Book Image

R Machine Learning By Example

By : Raghav Bali
Book Image

R Machine Learning By Example

By: Raghav Bali

Overview of this book

Data science and machine learning are some of the top buzzwords in the technical world today. From retail stores to Fortune 500 companies, everyone is working hard to making machine learning give them data-driven insights to grow their business. With powerful data manipulation features, machine learning packages, and an active developer community, R empowers users to build sophisticated machine learning systems to solve real-world data problems. This book takes you on a data-driven journey that starts with the very basics of R and machine learning and gradually builds upon the concepts to work on projects that tackle real-world problems. You’ll begin by getting an understanding of the core concepts and definitions required to appreciate machine learning algorithms and concepts. Building upon the basics, you will then work on three different projects to apply the concepts of machine learning, following current trends and cover major algorithms as well as popular R packages in detail. These projects have been neatly divided into six different chapters covering the worlds of e-commerce, finance, and social-media, which are at the very core of this data-driven revolution. Each of the projects will help you to understand, explore, visualize, and derive insights depending upon the domain and algorithms. Through this book, you will learn to apply the concepts of machine learning to deal with data-related problems and solve them using the powerful yet simple language, R.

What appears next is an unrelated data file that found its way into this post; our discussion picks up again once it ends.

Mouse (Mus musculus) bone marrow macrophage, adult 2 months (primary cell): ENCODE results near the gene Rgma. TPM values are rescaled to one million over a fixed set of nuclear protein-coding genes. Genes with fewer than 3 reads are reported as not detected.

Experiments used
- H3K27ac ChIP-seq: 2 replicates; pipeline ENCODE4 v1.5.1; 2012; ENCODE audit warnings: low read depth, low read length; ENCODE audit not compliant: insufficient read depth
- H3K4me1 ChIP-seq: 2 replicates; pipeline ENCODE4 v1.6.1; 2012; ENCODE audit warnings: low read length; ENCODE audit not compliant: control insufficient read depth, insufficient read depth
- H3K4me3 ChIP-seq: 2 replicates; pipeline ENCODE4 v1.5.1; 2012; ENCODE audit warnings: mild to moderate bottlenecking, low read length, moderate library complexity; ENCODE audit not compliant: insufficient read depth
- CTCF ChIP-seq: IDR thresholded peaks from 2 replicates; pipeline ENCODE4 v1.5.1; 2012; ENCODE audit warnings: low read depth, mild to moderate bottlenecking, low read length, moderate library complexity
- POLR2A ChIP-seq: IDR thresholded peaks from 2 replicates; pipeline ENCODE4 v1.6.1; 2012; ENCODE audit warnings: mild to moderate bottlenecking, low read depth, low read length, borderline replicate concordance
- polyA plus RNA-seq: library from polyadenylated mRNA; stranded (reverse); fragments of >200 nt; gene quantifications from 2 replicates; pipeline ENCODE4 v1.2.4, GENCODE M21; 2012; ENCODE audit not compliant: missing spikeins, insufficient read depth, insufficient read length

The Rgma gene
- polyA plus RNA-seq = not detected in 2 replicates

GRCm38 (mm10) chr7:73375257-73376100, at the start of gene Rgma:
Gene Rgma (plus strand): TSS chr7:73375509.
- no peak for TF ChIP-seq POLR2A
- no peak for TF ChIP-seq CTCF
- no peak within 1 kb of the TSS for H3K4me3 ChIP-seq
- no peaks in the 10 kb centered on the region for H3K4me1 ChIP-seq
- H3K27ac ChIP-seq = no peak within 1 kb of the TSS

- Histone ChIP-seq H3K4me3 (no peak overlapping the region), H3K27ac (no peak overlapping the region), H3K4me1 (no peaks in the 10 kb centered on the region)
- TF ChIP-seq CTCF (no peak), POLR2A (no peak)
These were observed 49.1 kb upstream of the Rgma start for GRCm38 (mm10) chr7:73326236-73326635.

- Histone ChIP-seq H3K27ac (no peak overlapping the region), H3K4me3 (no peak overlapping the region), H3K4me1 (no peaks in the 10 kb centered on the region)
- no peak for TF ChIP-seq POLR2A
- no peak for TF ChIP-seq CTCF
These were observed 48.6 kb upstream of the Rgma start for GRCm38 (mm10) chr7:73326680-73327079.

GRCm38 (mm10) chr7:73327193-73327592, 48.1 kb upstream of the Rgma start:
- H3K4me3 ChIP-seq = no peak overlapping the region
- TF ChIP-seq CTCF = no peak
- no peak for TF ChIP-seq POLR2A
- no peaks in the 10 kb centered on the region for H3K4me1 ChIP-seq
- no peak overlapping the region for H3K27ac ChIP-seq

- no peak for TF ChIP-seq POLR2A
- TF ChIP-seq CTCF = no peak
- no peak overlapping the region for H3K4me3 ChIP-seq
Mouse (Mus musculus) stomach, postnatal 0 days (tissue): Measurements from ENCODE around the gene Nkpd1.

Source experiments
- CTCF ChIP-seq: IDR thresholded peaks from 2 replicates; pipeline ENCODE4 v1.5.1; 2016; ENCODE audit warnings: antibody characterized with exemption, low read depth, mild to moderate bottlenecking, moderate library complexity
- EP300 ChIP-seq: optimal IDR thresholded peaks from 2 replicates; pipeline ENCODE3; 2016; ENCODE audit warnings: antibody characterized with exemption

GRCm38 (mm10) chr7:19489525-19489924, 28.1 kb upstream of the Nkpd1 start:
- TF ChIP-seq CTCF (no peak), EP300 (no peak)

Table of Contents (15 chapters)
R Machine Learning By Example
About the Authors
About the Reviewer

Data mining @social networks

We have traveled quite a distance so far through the chapters of this book, understanding various concepts and learning some amazing algorithms. We have even worked on projects that have applications in our daily lives. In short, we have done data mining without using the term explicitly. Let us now take this opportunity to formally define data mining.

Mining, in the classical sense of the word, refers to the extraction of useful minerals from the Earth (such as coal mining). Put in the context of the information age, mining refers to the extraction of useful information from large pools of data. Thus, if we look carefully, Knowledge Mining or Knowledge Discovery from Data (KDD) seems to be a better representation than the term data mining. As is the case with many keywords, short and sweet catches the attention. Thus, you may find in many places the terms Knowledge Discovery from Data and data mining being used interchangeably, which is rightly so. The process...